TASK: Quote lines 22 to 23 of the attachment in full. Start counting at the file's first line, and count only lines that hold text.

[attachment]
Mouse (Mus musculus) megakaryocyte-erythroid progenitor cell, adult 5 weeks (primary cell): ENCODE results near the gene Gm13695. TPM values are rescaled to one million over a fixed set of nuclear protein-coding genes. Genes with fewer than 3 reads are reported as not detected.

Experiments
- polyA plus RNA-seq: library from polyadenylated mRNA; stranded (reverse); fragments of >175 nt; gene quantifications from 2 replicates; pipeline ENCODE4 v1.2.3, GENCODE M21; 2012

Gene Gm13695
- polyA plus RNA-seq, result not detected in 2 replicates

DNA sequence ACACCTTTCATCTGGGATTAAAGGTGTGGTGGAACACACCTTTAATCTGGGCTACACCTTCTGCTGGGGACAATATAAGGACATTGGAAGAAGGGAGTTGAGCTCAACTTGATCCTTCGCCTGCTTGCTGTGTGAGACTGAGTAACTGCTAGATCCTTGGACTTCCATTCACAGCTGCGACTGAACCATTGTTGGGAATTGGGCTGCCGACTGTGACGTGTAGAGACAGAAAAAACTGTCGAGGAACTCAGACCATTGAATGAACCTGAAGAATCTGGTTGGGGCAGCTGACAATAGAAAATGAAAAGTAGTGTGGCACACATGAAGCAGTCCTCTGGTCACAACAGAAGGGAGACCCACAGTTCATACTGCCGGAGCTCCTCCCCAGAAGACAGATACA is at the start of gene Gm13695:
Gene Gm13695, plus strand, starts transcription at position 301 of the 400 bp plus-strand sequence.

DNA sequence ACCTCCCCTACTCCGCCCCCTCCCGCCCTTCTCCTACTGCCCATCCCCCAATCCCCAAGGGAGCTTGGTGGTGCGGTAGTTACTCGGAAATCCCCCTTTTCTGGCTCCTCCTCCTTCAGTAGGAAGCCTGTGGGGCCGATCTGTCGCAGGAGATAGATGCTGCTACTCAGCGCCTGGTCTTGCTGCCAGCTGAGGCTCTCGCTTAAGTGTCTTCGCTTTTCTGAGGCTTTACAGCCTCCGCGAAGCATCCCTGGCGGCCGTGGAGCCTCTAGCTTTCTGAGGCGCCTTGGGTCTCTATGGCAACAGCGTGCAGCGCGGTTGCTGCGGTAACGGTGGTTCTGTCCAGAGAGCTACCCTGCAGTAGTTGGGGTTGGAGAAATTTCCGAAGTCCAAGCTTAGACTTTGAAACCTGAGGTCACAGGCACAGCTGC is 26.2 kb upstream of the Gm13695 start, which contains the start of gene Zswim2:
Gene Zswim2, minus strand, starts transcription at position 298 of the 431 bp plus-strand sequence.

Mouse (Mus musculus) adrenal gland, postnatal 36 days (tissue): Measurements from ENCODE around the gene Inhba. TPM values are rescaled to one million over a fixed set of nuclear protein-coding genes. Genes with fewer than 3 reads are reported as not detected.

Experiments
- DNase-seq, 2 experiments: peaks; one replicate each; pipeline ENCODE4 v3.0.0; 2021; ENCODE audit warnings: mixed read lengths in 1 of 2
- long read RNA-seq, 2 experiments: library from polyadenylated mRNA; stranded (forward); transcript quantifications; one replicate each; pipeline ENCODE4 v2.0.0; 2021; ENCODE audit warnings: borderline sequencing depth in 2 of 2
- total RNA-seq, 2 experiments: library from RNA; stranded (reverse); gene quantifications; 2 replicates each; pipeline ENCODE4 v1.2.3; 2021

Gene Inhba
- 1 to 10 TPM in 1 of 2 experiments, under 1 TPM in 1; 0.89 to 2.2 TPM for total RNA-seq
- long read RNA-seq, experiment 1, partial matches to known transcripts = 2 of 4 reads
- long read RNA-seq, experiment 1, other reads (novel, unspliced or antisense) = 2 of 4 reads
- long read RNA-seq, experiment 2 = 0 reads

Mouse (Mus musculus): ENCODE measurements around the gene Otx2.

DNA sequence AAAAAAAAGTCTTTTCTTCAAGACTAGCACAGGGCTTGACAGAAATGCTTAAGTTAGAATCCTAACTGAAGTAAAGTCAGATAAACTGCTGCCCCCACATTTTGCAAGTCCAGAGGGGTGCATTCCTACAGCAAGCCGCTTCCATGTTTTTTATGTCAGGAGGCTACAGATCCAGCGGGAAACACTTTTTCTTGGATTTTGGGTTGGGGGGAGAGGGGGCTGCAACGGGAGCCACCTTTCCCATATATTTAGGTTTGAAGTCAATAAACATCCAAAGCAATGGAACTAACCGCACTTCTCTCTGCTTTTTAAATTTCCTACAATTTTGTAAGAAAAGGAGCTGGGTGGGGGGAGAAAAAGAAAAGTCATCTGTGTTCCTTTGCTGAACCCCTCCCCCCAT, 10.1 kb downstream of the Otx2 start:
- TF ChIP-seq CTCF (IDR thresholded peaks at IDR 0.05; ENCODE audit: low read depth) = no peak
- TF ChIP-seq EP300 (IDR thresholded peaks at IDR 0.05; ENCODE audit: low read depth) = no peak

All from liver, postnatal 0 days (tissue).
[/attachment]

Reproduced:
- TF ChIP-seq CTCF (IDR thresholded peaks at IDR 0.05; ENCODE audit: low read depth) = no peak
- TF ChIP-seq EP300 (IDR thresholded peaks at IDR 0.05; ENCODE audit: low read depth) = no peak